“How’d Jesse do???”
The long course finishers are moseying over to our tent, their sweat-soaked finisher towels dripping on the baking pavement below them. They’ve just finished a 70.3ish mile tour around Central California’s Lake San Antonio, and haven’t yet heard that the Jesse Thomas Reign of Wildflower has finally come to an end. They look up expectantly while munching on samples of bars and oatmeal.
“He got second," a look of shock (and maybe sympathy?) appears between bites, "Rudy won!”
Working an event where we have people competing is fun because it gives us something to chat about with booth visitors other than just the product. It adds an excitement, another way to connect, and a more engaging atmosphere rather than just doling out toothpicked samples like a Costco employee on a busy Saturday morning. I’ve worked the Olympic Trials (Lawrence sisters, Picky Team, and Feed the Dream athletes), Lake Sonoma the year Alex Varner won, Cyclocross Worlds cheering on the Squid Bikes crew, a whitewater kayak race, and Jesse's 140.6 and 70.3 World Champs last year.
Sure, there’s the Jesse Effect. He’s a big deal there, having won the last six consecutive years, but it’s also a really big deal to him. This is the race that launched his career back in 2011 when he won as a literal unknown (the announcer called him out by bib number as he crossed the finish because he didn't know his name) and that’s seen him grow as a professional triathlete, as well as the family and business man he is today. That first year there were no kids, he rode a borrowed bike, and infant-stage Picky Bars were still being made in Jesse and Lauren's home kitchen, packaged in little hand-stickered ziplock baggies.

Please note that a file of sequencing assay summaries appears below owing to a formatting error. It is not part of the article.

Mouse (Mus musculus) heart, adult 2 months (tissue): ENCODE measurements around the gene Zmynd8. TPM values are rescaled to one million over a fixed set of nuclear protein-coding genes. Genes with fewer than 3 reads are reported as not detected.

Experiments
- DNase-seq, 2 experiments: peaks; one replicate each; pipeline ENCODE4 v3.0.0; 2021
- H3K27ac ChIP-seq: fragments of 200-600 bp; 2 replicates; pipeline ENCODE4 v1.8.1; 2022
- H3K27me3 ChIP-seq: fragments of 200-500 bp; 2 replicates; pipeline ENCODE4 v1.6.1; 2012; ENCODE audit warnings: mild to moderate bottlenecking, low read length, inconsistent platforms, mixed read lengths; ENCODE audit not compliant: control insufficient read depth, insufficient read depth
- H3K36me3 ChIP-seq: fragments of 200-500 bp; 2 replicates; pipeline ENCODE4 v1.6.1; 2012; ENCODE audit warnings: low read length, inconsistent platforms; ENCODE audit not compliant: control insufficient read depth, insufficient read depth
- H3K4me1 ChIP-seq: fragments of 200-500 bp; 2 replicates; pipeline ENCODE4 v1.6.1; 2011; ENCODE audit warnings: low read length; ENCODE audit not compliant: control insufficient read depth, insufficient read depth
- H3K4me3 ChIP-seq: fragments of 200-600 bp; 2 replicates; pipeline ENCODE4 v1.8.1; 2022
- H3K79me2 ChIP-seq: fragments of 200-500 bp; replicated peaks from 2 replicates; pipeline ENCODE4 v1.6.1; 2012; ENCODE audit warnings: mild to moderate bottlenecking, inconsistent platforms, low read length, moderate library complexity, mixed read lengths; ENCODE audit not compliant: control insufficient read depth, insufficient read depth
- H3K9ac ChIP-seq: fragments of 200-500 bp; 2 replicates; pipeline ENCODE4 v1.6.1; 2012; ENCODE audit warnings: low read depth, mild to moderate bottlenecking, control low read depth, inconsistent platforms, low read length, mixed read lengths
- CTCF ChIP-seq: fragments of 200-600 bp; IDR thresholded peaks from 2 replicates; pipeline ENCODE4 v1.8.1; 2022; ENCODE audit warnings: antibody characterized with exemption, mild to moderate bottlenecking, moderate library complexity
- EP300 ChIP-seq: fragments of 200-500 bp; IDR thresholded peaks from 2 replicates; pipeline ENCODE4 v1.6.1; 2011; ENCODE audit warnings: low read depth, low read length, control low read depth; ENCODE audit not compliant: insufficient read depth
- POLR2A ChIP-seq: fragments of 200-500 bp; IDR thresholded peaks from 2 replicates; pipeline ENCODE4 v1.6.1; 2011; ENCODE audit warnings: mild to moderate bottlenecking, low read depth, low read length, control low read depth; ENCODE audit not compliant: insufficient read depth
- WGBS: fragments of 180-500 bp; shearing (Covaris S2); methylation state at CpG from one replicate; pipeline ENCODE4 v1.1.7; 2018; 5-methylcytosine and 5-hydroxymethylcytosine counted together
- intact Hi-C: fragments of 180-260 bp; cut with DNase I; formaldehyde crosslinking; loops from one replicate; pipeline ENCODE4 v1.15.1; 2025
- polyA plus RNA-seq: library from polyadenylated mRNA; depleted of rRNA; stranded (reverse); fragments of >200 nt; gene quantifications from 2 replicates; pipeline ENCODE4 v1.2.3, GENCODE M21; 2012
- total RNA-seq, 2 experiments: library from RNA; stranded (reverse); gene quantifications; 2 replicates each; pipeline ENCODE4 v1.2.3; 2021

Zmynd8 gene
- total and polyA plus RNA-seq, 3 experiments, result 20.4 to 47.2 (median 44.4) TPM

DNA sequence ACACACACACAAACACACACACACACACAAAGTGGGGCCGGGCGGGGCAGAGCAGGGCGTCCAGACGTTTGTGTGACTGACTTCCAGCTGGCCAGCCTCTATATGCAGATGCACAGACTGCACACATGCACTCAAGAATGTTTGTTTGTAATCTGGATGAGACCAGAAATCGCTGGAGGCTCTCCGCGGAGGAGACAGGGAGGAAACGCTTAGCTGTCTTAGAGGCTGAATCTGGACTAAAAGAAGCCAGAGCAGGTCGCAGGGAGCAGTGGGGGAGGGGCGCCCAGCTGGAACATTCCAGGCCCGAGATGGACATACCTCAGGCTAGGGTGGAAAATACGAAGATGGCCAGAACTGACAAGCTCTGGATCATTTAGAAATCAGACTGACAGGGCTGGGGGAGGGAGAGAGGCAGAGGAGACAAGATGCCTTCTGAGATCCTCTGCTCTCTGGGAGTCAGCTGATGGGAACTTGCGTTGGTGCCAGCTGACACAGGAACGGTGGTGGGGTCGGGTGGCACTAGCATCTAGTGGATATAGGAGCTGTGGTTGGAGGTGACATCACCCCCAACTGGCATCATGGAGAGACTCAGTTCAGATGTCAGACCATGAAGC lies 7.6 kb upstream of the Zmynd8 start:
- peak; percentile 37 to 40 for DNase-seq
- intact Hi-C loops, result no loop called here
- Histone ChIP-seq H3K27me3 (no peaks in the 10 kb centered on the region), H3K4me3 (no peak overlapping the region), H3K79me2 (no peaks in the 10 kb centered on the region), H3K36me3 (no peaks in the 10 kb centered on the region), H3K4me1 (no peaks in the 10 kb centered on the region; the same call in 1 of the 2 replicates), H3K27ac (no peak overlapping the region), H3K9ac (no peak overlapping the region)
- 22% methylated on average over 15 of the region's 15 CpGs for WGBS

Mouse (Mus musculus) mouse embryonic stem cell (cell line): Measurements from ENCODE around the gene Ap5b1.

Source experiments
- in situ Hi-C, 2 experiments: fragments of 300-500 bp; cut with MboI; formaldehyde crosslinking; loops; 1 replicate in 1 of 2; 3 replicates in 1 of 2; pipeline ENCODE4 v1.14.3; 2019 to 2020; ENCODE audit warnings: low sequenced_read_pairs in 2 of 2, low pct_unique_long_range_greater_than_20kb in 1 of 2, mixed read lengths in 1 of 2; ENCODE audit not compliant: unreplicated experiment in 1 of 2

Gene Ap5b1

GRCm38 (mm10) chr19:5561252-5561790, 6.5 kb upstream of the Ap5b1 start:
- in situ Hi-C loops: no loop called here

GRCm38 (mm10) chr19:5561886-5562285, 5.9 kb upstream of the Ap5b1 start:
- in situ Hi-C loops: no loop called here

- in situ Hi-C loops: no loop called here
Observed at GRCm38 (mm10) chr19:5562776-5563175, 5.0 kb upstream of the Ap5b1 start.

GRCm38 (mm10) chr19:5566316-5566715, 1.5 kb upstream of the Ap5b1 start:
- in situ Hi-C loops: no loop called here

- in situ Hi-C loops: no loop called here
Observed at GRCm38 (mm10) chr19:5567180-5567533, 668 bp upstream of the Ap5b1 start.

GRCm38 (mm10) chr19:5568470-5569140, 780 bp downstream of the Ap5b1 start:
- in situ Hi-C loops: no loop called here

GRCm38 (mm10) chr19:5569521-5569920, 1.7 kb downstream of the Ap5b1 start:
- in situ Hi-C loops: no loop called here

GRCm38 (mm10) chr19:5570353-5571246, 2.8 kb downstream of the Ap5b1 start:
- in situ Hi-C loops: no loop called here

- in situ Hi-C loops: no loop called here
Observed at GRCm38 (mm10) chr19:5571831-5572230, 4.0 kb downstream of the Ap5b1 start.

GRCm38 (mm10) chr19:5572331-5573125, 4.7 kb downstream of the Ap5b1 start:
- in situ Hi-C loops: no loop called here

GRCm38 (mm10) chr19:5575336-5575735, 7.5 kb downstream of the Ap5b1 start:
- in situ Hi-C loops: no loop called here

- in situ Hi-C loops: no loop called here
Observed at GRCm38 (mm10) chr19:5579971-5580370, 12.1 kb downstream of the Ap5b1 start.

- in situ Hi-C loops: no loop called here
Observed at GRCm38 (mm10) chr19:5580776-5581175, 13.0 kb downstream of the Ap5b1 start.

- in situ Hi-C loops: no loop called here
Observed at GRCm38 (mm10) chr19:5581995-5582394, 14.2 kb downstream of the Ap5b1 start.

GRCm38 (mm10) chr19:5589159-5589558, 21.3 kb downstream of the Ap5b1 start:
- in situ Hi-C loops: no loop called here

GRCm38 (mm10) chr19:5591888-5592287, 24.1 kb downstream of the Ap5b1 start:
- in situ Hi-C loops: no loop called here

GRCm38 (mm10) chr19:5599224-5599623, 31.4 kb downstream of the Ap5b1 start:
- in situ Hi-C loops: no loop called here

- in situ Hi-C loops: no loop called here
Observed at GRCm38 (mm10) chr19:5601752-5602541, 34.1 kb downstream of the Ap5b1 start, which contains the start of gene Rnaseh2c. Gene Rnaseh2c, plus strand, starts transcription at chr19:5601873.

I knew those storylines going in, but was still caught off guard by the magnitude of the whole experience anyhow. (Pardon the dramatization.)
Wildflower is one of the biggest and most prestigious triathlons in the world that is still privately owned. It’s a family run business in its 35th year, having weathered ups, downs, and downs because of uncontrollable things like weather. (Umm, relatable...) The atmosphere of the weekend isn’t the stuffy, serious vibe you typically get from an event that collects thousands of very Type A, focused personalities chasing down a goal they’ve been working towards for months. It’s laid back, it’s friendly, it smells like bug spray and campfire more than sweat and neoprene. And when people ask how someone’s race went, or describe their own, it’s not just times or finish places that they talk about.
We heard about people’s very first races, about one man’s 20th time racing, about someone who decided to jump in and register the day before. Collegiates who had to go home to finals and people who were going home to ill family members. A woman told us about the three flats she got during the ride with more joy on her face than I’ve seen from someone who’d just set a new personal best. Around a campfire Saturday night over the sound of a band playing in the distance, someone reminded the group he still had to race the next morning. They handed him a beer. He cracked it with a smile.
It’s more festival than race weekend, more comrades than competitors, but when it comes time for that gun to go off, everyone’s game face is on.
Embodying the fun, interpersonal, and still competitive aspect of sport. Work hard, play hard, if we can be so cliche. When you’re too focused on the bottom line or some arbitrary number it becomes harder and harder to look around and appreciate where you are, to keep hold of the play part of the process. So while the unstable footing of the singletrack trail might slow your pace and toss a few extra obstacles your way, it’s worth it for the peaceful, fresh air, the quick reprieve from the sun when you duck into the trees, and the view you get when you finally reach the summit.
Plus, reaching out for a few high fives along the way always adds more than it takes away.
(That's freaking science, dude.)
Running a race you’re proud of, giving it everything you had, and finishing with a smile - that’s something that deserves celebrating, no matter your place on the podium.
And how fitting is that for not just triathlon, but for business and life as well. It’s no wonder Jesse loves this race so much.